10. 1998 Akasaka Mari Vibrator trans. Michael emmerich Faber and Faber, 2006
When the sense of loneliness is too much to bear, the protagonist of this novel starts to see any chance encounter as a possibility for salvation. It mostly ends up in unfulfilling sex and even more sadness, but Mari Akasaka’s bulimic woman gets lucky when she meets an ex-yakuza in a convenience store and joins him on an incredible and unlikely road trip. The book speaks for and to all those 20 and 30-something Japanese who are continually pressured to conform to rigid social customs and gender roles, and for this reason end up living alone and not able to find a kindred soul to share their lives with.
11. 1997 Kirinonatsuo Out trans. stephen snyder Vintage, 2004
Four women working the graveyard shift at a bento factory become entangled in a murder when the youngest one kills her violent, gambling husband. While very different in character, they all share a deep frustration with the kind of life they are leading, caught between money problems, distant families and a general sense of alienation. Detective fiction writer Kirino Natsuo shows us a grittier, less pretty image of Japan, where low-middle class women struggle to fight the pervasive social, economic and sexual injustices.
12. 1982-90 Otomo Katsuhiro Akira Kodansha, 2009
In the history of Japanese manga “Akira” represents a watershed of epic proportions. When Otomo Katsuhiro began to publish his revolutionary story on the pages of Young Magazine in 1982, nobody had seen anything quite like it: realistic drawings, very detailed backgrounds and Japanese characters who for once looked Japanese (black hair, smaller eyes). All this in a SF story that mixes together echoes of nuclear war and strange religious cults, high technology and street gangs. When the saga reached its end 2,000 pages later, the equally revolutionary anime version had already been released on unsuspecting cinema goers, but the original manga is the real thing.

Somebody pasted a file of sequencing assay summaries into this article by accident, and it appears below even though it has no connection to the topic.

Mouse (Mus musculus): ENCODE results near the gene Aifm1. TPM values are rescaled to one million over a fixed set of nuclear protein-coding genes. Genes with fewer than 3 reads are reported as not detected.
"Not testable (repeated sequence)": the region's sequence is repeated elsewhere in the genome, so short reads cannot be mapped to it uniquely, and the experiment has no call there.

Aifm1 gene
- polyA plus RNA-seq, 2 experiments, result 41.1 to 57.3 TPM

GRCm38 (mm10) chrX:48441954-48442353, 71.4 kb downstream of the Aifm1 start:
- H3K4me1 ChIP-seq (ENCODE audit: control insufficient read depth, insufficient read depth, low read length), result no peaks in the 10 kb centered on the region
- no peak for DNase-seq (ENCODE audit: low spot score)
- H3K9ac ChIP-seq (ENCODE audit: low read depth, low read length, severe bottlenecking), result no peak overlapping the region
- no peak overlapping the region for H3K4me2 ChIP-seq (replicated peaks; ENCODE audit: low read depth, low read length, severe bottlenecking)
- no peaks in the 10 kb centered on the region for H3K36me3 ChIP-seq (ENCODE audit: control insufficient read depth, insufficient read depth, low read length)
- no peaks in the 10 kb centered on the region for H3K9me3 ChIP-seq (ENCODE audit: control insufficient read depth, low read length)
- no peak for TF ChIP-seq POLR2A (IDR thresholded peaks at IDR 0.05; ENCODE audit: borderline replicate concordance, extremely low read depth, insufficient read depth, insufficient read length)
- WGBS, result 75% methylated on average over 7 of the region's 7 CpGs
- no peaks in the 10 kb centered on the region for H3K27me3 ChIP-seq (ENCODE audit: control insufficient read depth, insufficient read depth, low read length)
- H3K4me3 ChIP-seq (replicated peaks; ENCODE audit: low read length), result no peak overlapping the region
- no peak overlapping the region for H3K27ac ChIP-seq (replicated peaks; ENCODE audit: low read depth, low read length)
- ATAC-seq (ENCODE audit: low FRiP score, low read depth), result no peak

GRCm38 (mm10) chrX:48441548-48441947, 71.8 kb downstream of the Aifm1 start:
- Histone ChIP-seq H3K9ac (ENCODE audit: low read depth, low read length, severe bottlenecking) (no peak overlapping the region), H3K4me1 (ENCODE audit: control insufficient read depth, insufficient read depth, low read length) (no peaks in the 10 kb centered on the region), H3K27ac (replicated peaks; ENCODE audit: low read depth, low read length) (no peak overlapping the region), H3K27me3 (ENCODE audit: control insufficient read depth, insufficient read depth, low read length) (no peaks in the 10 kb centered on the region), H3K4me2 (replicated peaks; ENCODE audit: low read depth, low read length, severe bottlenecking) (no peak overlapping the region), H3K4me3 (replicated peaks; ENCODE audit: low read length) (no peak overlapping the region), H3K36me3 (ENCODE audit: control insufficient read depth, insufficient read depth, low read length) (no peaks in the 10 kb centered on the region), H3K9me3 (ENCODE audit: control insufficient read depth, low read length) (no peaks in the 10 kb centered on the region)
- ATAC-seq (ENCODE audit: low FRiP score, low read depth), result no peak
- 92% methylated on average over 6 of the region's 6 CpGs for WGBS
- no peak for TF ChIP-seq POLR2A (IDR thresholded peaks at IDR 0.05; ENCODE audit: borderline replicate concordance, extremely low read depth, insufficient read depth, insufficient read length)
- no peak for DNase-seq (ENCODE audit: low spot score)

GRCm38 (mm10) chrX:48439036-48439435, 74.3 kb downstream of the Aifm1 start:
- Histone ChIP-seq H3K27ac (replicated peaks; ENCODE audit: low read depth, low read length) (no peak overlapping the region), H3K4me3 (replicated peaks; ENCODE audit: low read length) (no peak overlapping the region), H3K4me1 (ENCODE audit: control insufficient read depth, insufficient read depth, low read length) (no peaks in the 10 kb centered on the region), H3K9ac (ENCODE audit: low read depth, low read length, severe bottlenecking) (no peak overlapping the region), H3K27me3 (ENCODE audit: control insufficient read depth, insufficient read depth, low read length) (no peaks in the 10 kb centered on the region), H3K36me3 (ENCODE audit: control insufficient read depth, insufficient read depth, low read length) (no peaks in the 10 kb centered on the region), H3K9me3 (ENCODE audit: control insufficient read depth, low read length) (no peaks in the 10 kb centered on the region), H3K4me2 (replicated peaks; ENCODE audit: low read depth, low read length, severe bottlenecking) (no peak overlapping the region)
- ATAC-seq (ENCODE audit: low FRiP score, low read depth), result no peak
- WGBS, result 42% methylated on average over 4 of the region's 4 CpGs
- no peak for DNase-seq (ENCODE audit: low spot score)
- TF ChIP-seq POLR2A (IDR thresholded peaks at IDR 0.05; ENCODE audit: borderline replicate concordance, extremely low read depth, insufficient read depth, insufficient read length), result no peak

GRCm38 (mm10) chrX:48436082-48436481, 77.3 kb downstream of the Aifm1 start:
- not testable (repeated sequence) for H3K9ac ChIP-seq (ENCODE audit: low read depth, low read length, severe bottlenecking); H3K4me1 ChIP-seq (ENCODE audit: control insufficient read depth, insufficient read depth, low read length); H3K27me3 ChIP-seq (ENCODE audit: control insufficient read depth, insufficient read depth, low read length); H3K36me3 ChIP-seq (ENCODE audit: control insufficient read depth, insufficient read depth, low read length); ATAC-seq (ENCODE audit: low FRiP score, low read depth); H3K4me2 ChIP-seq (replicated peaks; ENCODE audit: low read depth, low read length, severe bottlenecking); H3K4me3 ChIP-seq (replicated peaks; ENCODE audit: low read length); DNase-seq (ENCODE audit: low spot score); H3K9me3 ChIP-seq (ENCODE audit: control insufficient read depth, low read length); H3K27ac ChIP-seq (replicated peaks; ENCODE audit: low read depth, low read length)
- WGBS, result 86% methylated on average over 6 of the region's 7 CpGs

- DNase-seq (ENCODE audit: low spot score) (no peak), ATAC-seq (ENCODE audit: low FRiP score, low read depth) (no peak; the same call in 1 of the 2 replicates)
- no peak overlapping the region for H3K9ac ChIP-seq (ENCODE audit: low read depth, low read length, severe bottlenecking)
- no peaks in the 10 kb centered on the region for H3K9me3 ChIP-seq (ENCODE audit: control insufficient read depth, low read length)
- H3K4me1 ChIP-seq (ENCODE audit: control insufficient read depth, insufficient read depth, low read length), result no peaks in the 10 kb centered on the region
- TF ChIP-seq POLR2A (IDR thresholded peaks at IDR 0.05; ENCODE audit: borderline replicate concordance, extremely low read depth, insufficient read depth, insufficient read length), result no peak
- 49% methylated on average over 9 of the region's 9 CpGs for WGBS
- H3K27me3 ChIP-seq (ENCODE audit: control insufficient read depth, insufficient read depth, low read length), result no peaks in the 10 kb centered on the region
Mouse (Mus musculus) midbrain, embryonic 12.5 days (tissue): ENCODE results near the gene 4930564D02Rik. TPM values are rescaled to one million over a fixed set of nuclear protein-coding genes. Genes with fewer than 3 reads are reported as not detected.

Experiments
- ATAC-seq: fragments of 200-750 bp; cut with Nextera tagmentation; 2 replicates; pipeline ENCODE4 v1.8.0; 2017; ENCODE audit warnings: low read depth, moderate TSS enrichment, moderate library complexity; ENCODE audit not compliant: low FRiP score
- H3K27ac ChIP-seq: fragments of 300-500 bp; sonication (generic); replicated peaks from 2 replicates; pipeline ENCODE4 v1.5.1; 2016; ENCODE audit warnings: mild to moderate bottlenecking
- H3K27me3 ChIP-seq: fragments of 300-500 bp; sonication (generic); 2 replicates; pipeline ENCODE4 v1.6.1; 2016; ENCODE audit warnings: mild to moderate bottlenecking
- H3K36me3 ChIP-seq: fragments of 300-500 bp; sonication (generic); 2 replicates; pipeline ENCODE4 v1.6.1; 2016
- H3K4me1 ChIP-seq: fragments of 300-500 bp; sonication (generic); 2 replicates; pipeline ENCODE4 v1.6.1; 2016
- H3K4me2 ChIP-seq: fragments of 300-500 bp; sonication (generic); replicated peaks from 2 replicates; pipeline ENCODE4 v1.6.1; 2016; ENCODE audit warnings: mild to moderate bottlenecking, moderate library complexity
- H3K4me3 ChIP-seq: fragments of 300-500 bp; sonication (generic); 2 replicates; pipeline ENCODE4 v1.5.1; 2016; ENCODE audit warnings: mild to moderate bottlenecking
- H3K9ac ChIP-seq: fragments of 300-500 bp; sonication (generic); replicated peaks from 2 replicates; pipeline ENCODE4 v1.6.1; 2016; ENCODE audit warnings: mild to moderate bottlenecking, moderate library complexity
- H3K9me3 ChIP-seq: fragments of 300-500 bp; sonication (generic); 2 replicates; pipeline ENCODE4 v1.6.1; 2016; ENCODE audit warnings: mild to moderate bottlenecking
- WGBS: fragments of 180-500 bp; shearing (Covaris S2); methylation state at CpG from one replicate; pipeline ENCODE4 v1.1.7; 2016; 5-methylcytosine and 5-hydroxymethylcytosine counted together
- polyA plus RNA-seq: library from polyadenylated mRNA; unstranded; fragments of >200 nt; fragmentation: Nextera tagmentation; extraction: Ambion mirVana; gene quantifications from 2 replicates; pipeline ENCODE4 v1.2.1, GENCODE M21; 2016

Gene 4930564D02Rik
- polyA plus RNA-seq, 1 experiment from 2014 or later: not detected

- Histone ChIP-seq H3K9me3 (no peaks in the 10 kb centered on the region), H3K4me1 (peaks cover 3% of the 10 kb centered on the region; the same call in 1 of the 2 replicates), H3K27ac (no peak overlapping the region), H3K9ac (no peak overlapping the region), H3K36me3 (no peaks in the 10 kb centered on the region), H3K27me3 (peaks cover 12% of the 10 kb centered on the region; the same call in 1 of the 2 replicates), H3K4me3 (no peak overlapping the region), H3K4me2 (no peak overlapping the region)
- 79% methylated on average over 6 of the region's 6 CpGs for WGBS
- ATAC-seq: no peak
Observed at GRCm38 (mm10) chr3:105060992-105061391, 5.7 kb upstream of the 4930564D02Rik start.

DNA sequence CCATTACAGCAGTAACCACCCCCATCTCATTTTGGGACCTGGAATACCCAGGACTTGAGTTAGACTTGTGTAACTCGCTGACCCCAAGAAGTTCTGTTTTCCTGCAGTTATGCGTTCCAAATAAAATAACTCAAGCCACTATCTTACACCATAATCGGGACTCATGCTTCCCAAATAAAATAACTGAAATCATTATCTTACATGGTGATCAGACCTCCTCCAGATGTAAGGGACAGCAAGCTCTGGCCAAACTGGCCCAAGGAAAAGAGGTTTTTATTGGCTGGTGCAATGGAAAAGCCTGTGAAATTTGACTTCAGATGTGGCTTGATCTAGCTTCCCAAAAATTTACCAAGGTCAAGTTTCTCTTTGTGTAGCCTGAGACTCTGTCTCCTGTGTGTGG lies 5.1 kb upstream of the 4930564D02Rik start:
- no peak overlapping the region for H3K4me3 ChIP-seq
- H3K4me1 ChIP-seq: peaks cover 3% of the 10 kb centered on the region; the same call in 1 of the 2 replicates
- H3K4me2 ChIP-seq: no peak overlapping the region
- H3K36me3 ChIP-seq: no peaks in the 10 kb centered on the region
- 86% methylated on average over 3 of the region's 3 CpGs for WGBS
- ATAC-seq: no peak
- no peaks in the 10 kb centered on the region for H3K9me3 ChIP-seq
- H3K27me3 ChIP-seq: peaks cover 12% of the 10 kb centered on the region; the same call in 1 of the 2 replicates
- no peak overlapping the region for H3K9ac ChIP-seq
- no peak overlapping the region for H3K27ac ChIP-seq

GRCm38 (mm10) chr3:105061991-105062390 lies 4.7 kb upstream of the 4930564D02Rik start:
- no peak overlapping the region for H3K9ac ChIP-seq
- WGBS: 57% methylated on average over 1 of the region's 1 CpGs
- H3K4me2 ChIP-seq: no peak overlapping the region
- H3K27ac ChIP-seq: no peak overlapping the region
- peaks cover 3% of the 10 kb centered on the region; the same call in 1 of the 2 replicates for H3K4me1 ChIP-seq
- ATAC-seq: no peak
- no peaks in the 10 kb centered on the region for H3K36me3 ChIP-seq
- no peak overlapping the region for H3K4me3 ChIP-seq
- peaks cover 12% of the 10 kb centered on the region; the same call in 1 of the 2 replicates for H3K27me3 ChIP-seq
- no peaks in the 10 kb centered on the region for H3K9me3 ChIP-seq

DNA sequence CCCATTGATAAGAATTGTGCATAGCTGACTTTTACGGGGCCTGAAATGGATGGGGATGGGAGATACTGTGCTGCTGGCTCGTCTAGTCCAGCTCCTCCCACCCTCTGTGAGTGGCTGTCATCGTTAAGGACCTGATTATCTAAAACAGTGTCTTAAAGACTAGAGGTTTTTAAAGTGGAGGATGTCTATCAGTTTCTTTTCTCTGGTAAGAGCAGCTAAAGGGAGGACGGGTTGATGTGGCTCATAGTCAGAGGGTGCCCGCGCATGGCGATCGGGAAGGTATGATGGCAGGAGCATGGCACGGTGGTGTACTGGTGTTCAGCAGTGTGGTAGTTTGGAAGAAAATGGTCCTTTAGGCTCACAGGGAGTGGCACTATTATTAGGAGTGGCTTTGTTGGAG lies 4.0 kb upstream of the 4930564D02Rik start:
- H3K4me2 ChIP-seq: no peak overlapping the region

13. Early 11th century Murasaki Shikibu The Tale of Genji trans. royall Tyler Penguin Classics, 2003
The unlikely author of the world’s first novel was a Japanese lady-inwaiting at the Imperial court who, being a woman, wasn’t supposed to be so erudite and skilled at writing. Lady Shikibu masterfully tells the story of Prince Genji and his amorous exploits, and in the process gives us a stylish and poetic psychological portrait of court life in the Heian Period, with all its customs, intricate rules and scheming aristocrats.
14. 1976 Murakami Iryu Almost Transparent Blue trans. nancy andrew Kodansha International, 2003
After a bitter war, two atomic bombs and a seven-year occupation, Japan’s relationship with the United States became very complex and in some respects is still unresolved. In this plotless collective portrait of Ryu and his friends (This was the author’s debut novel), he goes beyond introspection in order to portray the nihilistic life of a group of people living close to an American military base in Kanagawa. It is 1970 and the student movement has failed in its attack on society, academic education and the war in Vietnam, leading the young protagonists to take refuge in drug-fuelled stupor and senseless sex. But the highs offered by sex and drugs can do little against the general sense of boredom and alienation. It all feels like a long bad trip.